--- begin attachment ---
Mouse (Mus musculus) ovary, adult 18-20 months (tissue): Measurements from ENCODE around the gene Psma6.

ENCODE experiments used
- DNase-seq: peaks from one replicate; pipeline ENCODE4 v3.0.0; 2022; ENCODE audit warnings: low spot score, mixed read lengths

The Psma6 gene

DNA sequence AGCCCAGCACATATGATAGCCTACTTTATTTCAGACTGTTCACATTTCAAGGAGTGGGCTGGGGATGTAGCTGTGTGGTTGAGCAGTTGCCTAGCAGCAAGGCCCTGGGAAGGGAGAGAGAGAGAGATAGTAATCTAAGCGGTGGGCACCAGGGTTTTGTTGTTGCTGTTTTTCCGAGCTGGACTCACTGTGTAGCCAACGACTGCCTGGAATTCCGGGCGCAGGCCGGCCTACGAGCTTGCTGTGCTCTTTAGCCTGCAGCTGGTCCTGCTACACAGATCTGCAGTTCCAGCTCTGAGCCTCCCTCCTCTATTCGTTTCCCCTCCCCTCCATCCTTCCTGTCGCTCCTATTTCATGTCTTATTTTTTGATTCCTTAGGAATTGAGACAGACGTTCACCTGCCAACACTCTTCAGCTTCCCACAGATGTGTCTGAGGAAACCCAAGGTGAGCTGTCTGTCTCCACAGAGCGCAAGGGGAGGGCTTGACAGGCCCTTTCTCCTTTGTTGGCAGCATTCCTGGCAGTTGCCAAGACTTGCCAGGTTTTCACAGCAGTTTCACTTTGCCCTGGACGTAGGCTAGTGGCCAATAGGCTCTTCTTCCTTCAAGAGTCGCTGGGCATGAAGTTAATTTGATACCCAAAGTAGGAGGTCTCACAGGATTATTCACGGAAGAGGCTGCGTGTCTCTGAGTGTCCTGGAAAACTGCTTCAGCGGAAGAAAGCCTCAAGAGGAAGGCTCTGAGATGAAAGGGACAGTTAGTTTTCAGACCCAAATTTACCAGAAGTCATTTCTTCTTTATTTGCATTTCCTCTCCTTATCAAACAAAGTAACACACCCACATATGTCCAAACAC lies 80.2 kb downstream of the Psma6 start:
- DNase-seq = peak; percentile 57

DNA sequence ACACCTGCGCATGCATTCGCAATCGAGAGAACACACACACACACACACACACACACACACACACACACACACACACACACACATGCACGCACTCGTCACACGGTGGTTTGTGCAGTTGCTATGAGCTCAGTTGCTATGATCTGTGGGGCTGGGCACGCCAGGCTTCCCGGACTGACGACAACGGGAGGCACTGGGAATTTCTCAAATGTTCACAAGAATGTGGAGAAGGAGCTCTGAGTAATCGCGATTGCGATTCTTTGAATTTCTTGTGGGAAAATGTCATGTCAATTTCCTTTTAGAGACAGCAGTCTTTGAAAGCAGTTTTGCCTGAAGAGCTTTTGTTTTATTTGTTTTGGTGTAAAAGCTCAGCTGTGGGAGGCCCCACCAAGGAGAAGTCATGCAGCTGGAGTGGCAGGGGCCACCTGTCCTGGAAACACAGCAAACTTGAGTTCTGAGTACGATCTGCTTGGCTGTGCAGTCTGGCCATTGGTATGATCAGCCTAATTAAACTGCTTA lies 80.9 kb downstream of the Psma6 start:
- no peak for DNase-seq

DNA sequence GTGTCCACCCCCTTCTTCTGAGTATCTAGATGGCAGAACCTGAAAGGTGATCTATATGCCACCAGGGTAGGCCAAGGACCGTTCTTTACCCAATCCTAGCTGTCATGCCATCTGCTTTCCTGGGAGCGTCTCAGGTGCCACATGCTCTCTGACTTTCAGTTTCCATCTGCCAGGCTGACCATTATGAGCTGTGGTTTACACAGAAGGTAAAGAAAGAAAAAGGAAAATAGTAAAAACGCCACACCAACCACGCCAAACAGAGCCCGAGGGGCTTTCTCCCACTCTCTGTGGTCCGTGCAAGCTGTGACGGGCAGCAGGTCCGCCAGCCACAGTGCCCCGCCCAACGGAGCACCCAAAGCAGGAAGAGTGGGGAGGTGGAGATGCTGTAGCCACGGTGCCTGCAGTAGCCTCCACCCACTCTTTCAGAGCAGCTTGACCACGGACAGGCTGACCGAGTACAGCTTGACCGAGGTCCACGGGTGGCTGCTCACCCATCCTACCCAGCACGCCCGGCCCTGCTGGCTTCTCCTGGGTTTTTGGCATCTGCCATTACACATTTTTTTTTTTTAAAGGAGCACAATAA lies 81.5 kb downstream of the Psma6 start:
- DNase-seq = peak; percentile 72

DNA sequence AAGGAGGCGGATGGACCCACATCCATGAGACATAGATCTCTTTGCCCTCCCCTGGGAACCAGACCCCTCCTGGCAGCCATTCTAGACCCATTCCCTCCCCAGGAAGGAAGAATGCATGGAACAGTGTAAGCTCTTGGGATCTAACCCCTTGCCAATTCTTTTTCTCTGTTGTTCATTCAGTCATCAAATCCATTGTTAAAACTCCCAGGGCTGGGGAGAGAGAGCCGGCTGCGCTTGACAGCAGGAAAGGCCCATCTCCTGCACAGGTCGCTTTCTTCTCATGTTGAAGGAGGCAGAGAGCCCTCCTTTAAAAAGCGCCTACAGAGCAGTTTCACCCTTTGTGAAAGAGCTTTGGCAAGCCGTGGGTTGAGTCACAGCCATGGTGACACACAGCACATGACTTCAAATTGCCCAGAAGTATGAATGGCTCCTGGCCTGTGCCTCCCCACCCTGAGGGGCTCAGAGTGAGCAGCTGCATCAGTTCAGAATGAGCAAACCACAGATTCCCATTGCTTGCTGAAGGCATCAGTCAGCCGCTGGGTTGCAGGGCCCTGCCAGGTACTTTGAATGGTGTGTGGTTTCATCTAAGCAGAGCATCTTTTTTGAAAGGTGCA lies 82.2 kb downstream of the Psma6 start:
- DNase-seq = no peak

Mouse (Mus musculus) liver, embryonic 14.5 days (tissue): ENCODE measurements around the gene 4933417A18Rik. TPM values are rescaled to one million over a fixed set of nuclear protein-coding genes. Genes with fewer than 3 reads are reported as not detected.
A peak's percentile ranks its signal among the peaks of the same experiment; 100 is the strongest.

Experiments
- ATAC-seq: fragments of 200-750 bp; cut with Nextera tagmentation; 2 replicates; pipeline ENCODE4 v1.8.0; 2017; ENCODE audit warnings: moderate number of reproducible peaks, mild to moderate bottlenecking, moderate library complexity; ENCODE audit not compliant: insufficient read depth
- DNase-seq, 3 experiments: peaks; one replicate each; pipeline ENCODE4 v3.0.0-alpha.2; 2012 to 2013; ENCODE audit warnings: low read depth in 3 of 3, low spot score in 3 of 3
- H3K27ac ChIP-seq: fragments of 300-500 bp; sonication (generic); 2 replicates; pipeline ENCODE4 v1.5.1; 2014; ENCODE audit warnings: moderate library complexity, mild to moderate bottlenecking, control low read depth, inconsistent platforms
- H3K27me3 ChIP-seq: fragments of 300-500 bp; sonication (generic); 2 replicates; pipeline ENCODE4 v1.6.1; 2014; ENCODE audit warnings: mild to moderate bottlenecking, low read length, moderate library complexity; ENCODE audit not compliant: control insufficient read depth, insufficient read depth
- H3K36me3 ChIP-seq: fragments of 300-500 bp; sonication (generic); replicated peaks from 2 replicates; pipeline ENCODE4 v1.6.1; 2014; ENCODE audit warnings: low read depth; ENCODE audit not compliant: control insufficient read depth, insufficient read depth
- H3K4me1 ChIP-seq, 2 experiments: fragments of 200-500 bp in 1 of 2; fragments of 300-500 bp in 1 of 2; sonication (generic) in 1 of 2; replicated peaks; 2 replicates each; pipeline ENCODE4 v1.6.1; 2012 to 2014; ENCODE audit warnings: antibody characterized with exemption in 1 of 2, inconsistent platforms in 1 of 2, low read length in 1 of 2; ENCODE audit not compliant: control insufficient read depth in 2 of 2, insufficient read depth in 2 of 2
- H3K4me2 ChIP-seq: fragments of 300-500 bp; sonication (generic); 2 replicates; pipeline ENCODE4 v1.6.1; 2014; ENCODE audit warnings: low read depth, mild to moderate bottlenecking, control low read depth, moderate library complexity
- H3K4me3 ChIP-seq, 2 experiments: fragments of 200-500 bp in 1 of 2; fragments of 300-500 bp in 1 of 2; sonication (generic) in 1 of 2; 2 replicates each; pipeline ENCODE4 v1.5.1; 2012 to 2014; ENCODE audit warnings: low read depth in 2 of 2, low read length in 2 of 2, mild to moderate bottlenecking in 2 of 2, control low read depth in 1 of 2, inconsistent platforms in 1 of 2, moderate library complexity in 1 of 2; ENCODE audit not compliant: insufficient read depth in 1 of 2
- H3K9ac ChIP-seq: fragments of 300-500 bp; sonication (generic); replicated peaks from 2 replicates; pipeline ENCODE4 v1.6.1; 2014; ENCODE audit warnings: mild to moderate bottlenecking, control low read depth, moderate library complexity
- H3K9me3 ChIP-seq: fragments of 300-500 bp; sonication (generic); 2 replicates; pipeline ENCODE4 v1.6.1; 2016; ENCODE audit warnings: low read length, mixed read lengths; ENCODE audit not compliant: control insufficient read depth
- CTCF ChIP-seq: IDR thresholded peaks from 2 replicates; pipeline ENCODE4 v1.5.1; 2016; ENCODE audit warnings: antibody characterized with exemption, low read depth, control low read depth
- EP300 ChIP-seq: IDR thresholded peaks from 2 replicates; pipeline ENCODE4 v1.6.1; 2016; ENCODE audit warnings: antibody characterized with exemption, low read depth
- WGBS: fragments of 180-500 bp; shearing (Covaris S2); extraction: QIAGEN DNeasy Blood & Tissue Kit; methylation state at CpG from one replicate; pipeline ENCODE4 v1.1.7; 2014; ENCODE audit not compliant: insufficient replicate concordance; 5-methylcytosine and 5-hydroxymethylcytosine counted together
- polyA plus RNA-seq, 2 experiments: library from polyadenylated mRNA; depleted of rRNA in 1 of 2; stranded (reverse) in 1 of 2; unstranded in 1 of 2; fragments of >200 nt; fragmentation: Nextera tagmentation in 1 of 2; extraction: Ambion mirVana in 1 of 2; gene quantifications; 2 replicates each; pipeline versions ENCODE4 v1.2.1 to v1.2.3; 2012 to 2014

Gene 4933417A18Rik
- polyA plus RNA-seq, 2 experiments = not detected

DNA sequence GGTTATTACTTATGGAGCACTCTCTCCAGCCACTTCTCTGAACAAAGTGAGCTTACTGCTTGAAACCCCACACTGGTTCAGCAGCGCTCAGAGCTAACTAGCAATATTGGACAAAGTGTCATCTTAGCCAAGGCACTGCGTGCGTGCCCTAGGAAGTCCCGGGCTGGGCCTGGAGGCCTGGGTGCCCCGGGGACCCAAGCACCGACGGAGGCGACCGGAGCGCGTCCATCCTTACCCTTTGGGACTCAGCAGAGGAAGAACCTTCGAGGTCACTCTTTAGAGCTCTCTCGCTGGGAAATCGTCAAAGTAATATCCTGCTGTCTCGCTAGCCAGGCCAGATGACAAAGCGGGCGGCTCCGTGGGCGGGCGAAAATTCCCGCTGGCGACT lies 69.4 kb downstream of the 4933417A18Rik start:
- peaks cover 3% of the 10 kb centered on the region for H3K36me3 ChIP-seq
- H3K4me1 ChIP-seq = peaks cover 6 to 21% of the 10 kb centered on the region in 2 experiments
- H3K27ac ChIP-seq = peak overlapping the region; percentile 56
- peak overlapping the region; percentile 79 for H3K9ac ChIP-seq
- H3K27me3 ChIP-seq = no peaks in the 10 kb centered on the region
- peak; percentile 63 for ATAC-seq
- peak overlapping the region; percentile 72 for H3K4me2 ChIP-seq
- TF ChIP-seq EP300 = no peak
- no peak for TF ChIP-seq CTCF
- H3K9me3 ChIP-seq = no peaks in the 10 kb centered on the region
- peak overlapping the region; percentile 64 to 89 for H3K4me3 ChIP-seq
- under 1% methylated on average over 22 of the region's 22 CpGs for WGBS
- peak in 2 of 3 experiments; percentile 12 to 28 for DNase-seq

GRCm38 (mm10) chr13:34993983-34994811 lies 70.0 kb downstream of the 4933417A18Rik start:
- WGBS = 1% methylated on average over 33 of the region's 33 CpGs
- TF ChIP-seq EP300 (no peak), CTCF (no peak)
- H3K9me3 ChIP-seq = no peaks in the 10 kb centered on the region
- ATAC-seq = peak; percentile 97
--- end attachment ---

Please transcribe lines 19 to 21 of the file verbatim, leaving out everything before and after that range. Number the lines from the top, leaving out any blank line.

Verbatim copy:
- H3K27me3 ChIP-seq: fragments of 300-500 bp; sonication (generic); 2 replicates; pipeline ENCODE4 v1.6.1; 2014; ENCODE audit warnings: mild to moderate bottlenecking, low read length, moderate library complexity; ENCODE audit not compliant: control insufficient read depth, insufficient read depth
- H3K36me3 ChIP-seq: fragments of 300-500 bp; sonication (generic); replicated peaks from 2 replicates; pipeline ENCODE4 v1.6.1; 2014; ENCODE audit warnings: low read depth; ENCODE audit not compliant: control insufficient read depth, insufficient read depth
- H3K4me1 ChIP-seq, 2 experiments: fragments of 200-500 bp in 1 of 2; fragments of 300-500 bp in 1 of 2; sonication (generic) in 1 of 2; replicated peaks; 2 replicates each; pipeline ENCODE4 v1.6.1; 2012 to 2014; ENCODE audit warnings: antibody characterized with exemption in 1 of 2, inconsistent platforms in 1 of 2, low read length in 1 of 2; ENCODE audit not compliant: control insufficient read depth in 2 of 2, insufficient read depth in 2 of 2